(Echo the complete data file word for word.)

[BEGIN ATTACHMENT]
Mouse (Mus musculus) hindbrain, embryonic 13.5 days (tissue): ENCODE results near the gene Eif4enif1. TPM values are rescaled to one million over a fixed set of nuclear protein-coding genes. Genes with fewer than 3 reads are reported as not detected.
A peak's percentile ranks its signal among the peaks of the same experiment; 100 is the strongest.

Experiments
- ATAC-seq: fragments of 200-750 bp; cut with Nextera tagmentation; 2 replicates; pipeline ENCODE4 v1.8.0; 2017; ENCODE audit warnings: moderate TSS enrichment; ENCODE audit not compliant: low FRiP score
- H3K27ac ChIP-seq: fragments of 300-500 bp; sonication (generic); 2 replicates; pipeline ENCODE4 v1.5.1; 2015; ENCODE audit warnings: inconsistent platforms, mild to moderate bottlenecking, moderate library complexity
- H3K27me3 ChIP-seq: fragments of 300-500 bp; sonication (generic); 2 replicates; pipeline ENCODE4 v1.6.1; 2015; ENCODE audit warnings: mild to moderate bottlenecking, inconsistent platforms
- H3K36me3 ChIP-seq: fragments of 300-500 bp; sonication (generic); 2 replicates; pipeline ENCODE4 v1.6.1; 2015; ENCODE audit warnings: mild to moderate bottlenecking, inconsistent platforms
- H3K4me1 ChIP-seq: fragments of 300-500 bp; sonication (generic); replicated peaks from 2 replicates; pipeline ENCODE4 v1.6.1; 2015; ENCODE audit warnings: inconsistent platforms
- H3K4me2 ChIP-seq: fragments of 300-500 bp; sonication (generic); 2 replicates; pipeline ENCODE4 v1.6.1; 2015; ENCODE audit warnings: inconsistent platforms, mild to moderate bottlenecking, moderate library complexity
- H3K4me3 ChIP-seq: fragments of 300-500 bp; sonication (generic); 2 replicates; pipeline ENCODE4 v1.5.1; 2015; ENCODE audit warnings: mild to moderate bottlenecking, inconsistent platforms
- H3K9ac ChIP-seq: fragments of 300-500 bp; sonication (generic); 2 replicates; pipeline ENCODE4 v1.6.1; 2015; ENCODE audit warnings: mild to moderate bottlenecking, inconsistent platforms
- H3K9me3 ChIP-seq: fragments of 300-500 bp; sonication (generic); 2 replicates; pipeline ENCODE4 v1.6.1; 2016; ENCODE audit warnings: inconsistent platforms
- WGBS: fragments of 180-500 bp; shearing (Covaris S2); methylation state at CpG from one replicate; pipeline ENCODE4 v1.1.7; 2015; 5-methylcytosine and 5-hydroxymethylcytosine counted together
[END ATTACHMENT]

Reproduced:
Mouse (Mus musculus) hindbrain, embryonic 13.5 days (tissue): ENCODE results near the gene Eif4enif1. TPM values are rescaled to one million over a fixed set of nuclear protein-coding genes. Genes with fewer than 3 reads are reported as not detected.
A peak's percentile ranks its signal among the peaks of the same experiment; 100 is the strongest.

Experiments
- ATAC-seq: fragments of 200-750 bp; cut with Nextera tagmentation; 2 replicates; pipeline ENCODE4 v1.8.0; 2017; ENCODE audit warnings: moderate TSS enrichment; ENCODE audit not compliant: low FRiP score
- H3K27ac ChIP-seq: fragments of 300-500 bp; sonication (generic); 2 replicates; pipeline ENCODE4 v1.5.1; 2015; ENCODE audit warnings: inconsistent platforms, mild to moderate bottlenecking, moderate library complexity
- H3K27me3 ChIP-seq: fragments of 300-500 bp; sonication (generic); 2 replicates; pipeline ENCODE4 v1.6.1; 2015; ENCODE audit warnings: mild to moderate bottlenecking, inconsistent platforms
- H3K36me3 ChIP-seq: fragments of 300-500 bp; sonication (generic); 2 replicates; pipeline ENCODE4 v1.6.1; 2015; ENCODE audit warnings: mild to moderate bottlenecking, inconsistent platforms
- H3K4me1 ChIP-seq: fragments of 300-500 bp; sonication (generic); replicated peaks from 2 replicates; pipeline ENCODE4 v1.6.1; 2015; ENCODE audit warnings: inconsistent platforms
- H3K4me2 ChIP-seq: fragments of 300-500 bp; sonication (generic); 2 replicates; pipeline ENCODE4 v1.6.1; 2015; ENCODE audit warnings: inconsistent platforms, mild to moderate bottlenecking, moderate library complexity
- H3K4me3 ChIP-seq: fragments of 300-500 bp; sonication (generic); 2 replicates; pipeline ENCODE4 v1.5.1; 2015; ENCODE audit warnings: mild to moderate bottlenecking, inconsistent platforms
- H3K9ac ChIP-seq: fragments of 300-500 bp; sonication (generic); 2 replicates; pipeline ENCODE4 v1.6.1; 2015; ENCODE audit warnings: mild to moderate bottlenecking, inconsistent platforms
- H3K9me3 ChIP-seq: fragments of 300-500 bp; sonication (generic); 2 replicates; pipeline ENCODE4 v1.6.1; 2016; ENCODE audit warnings: inconsistent platforms
- WGBS: fragments of 180-500 bp; shearing (Covaris S2); methylation state at CpG from one replicate; pipeline ENCODE4 v1.1.7; 2015; 5-methylcytosine and 5-hydroxymethylcytosine counted together